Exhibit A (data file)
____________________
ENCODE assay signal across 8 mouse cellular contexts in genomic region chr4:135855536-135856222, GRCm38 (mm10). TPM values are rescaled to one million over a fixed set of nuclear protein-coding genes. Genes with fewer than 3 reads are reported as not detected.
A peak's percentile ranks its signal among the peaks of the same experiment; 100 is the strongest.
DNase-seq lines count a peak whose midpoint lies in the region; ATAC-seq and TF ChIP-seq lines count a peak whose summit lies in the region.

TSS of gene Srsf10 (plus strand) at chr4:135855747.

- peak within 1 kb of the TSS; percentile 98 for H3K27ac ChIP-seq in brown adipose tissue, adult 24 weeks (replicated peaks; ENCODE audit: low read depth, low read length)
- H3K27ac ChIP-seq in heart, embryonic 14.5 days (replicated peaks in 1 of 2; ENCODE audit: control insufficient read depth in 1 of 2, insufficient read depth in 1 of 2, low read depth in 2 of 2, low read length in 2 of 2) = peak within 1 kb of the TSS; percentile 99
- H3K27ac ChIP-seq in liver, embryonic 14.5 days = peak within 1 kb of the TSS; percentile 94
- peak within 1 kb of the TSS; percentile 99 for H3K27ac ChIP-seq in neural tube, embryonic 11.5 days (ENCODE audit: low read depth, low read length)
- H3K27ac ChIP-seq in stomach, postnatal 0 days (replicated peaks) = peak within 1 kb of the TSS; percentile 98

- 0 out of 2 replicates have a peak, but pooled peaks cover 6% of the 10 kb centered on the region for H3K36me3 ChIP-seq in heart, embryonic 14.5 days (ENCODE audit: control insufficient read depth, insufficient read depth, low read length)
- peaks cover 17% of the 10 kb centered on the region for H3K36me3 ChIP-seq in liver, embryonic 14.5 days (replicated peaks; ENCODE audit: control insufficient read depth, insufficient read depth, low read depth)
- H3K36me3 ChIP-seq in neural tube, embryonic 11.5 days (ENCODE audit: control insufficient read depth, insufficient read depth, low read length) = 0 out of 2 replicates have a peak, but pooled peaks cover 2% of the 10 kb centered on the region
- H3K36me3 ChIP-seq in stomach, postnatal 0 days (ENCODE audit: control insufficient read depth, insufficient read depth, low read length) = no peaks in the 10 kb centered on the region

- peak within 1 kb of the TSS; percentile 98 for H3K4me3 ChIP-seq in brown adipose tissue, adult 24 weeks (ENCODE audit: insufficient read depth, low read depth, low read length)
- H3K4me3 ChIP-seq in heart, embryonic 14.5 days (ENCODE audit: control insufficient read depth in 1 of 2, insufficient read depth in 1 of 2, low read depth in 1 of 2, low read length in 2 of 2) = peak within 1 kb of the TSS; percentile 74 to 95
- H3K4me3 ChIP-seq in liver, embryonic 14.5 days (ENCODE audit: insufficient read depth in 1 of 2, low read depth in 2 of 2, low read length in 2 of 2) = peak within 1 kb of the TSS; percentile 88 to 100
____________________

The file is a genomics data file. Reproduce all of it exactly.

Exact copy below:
ENCODE assay signal across 8 mouse cellular contexts in genomic region chr4:135855536-135856222, GRCm38 (mm10). TPM values are rescaled to one million over a fixed set of nuclear protein-coding genes. Genes with fewer than 3 reads are reported as not detected.
A peak's percentile ranks its signal among the peaks of the same experiment; 100 is the strongest.
DNase-seq lines count a peak whose midpoint lies in the region; ATAC-seq and TF ChIP-seq lines count a peak whose summit lies in the region.

TSS of gene Srsf10 (plus strand) at chr4:135855747.

- peak within 1 kb of the TSS; percentile 98 for H3K27ac ChIP-seq in brown adipose tissue, adult 24 weeks (replicated peaks; ENCODE audit: low read depth, low read length)
- H3K27ac ChIP-seq in heart, embryonic 14.5 days (replicated peaks in 1 of 2; ENCODE audit: control insufficient read depth in 1 of 2, insufficient read depth in 1 of 2, low read depth in 2 of 2, low read length in 2 of 2) = peak within 1 kb of the TSS; percentile 99
- H3K27ac ChIP-seq in liver, embryonic 14.5 days = peak within 1 kb of the TSS; percentile 94
- peak within 1 kb of the TSS; percentile 99 for H3K27ac ChIP-seq in neural tube, embryonic 11.5 days (ENCODE audit: low read depth, low read length)
- H3K27ac ChIP-seq in stomach, postnatal 0 days (replicated peaks) = peak within 1 kb of the TSS; percentile 98

- 0 out of 2 replicates have a peak, but pooled peaks cover 6% of the 10 kb centered on the region for H3K36me3 ChIP-seq in heart, embryonic 14.5 days (ENCODE audit: control insufficient read depth, insufficient read depth, low read length)
- peaks cover 17% of the 10 kb centered on the region for H3K36me3 ChIP-seq in liver, embryonic 14.5 days (replicated peaks; ENCODE audit: control insufficient read depth, insufficient read depth, low read depth)
- H3K36me3 ChIP-seq in neural tube, embryonic 11.5 days (ENCODE audit: control insufficient read depth, insufficient read depth, low read length) = 0 out of 2 replicates have a peak, but pooled peaks cover 2% of the 10 kb centered on the region
- H3K36me3 ChIP-seq in stomach, postnatal 0 days (ENCODE audit: control insufficient read depth, insufficient read depth, low read length) = no peaks in the 10 kb centered on the region

- peak within 1 kb of the TSS; percentile 98 for H3K4me3 ChIP-seq in brown adipose tissue, adult 24 weeks (ENCODE audit: insufficient read depth, low read depth, low read length)
- H3K4me3 ChIP-seq in heart, embryonic 14.5 days (ENCODE audit: control insufficient read depth in 1 of 2, insufficient read depth in 1 of 2, low read depth in 1 of 2, low read length in 2 of 2) = peak within 1 kb of the TSS; percentile 74 to 95
- H3K4me3 ChIP-seq in liver, embryonic 14.5 days (ENCODE audit: insufficient read depth in 1 of 2, low read depth in 2 of 2, low read length in 2 of 2) = peak within 1 kb of the TSS; percentile 88 to 100